Exercise classes have varying therapeutic values, some like a brisk walk with a good friend, others a full-on intervention with dumbbells and powerplates. I would place Cyclebeat somewhere in between those two extremes.

First off this is well and truly cycling and not spinning. You can tell it’s a place for aficionados by the hardcore cyclists who park their road bikes in the reception area, take a class and then cycle off into the sunset. Gender-wise the class I took was evenly balanced, and being in the City of course there were a few middle-aged banker types dressed in Rapha’s finest.

The second way you know that this is a place for people who are serious about cycling is that exercisers are encouraged to wear specialist SPD cleats, as pictured above. These shoes are available to hire for £1 – for newcomers it’s on the house. I’ve been to spin classes where you strap your feet in only to feel uncomfortable because it’s either too tight or too loose. These shoes are light and breathable. Built into the sole is a metal locking mechanism, which you slide and click into place. It took a little getting used to, but the difference when you get started is immense – your feet feel free so you can focus on your cadence, your core and your rises.

Yep, I’m trying to adopt the lingo now – there was plenty of it. The instructor told us at the start of the class that the focus for the next 45 minutes would be endurance. She was in classic cycling gear, even with a cute little cap, seated on her bike, fifty odd bikes in tiers in front of her, two laptops, one for the music, the other for the leaderboard. Yes there is a leaderboard.

Throughout the class your RPM and Force (in watts not midi-chlorians) is tracked and displayed on large screens. I chose cycle #32 so was towards the back of the room, which made it harder to see the instructor and required a bit of focus to read through the leaderboard table, which changes throughout the session. There were 35 people taking the class. My goal was to not come last.

The electronic borderline techno music started pumping, the lights dimmed out, just a kind of blue suffusing the room. Off we went…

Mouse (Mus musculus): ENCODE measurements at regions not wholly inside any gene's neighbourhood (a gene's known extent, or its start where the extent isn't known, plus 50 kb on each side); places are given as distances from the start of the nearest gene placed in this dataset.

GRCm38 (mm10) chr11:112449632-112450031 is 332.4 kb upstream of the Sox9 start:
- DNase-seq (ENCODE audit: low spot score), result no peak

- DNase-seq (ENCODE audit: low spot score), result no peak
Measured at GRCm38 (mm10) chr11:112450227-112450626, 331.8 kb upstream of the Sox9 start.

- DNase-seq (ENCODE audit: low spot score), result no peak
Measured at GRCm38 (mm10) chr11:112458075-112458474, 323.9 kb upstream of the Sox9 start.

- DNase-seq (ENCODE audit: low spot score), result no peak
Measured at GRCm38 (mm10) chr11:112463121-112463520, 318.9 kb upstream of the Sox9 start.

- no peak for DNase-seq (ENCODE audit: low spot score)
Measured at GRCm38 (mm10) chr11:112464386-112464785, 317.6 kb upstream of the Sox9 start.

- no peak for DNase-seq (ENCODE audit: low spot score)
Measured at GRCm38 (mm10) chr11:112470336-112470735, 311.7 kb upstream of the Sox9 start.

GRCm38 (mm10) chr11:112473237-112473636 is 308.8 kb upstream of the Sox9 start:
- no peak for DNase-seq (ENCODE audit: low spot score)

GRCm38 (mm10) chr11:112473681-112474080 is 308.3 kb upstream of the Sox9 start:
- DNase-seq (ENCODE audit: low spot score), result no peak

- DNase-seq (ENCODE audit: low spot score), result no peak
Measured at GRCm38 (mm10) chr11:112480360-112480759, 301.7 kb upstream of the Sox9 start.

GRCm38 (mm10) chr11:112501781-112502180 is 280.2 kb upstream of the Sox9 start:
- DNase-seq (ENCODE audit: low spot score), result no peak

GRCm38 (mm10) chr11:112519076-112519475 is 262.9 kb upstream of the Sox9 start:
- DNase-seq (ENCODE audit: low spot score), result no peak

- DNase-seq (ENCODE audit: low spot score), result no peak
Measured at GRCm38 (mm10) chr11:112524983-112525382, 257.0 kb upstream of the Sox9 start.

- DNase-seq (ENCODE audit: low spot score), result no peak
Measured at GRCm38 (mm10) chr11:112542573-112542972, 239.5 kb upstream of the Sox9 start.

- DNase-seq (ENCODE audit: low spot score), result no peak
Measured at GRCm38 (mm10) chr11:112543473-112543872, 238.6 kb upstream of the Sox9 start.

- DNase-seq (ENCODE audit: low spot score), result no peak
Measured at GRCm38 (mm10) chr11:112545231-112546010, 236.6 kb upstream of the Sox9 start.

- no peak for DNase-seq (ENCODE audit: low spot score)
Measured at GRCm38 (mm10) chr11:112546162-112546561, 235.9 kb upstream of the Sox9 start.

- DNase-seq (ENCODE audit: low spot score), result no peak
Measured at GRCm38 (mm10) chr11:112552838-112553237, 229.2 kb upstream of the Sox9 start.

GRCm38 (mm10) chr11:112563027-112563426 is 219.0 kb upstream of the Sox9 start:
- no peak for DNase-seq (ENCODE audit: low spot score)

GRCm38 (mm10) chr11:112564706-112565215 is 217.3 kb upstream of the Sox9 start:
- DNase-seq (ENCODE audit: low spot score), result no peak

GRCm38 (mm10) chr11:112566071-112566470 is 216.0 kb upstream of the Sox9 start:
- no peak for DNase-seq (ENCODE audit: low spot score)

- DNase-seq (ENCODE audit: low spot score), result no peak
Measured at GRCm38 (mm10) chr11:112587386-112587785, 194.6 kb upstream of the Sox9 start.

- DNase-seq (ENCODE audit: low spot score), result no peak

In this class the goal was to achieve certain RPM rates combined with suitable gear levels (these bikes have a small red gear lever, which is way cooler than that circular knob you pretend to turn in a spinning class). The RPM levels were instructed, the gear levels up to the individuals.

I didn’t push myself as hard as I thought I could, in part because I didn’t want overexert myself and then eke out the rest of the class faking it. I had my gears set around 14, kept to the target RPMs with my Force around 140 watts. Fifteen minutes in I looked up and saw that the ‘race’ leader was pumping out over 300 watts – that’s some serious thigh action. I was languishing in the bottom third – time to put my glutes into action!

Similar to a spinning class there were movements between sitting and standing, cycling as fast as you can in timed bursts and slowing and focussing on breathing and technique. In the moments where I rose and tightened my core, I looked around me trying to figure out who was on cycle #22 – s/he had to be outpaced for me to shimmy up the leaderboard. Slow and steady wins the race, or in this case, the wo/man who can pedal at around 300 watts for 45 minutes.

I finished 18th out of 35 cyclists. Not bad for a newbie.

The class lasted the full 45 minutes with a decent bit of stretching at the end. I felt refreshed. The blue tinged darkness eased my mind of the remains of the day. The stretch in my hamstrings and engagement in my quads putting body before mind – therapeutic without therapy.

And I took the Tube home.

If you would like to try out Cyclebeat use this link for a 50% discount: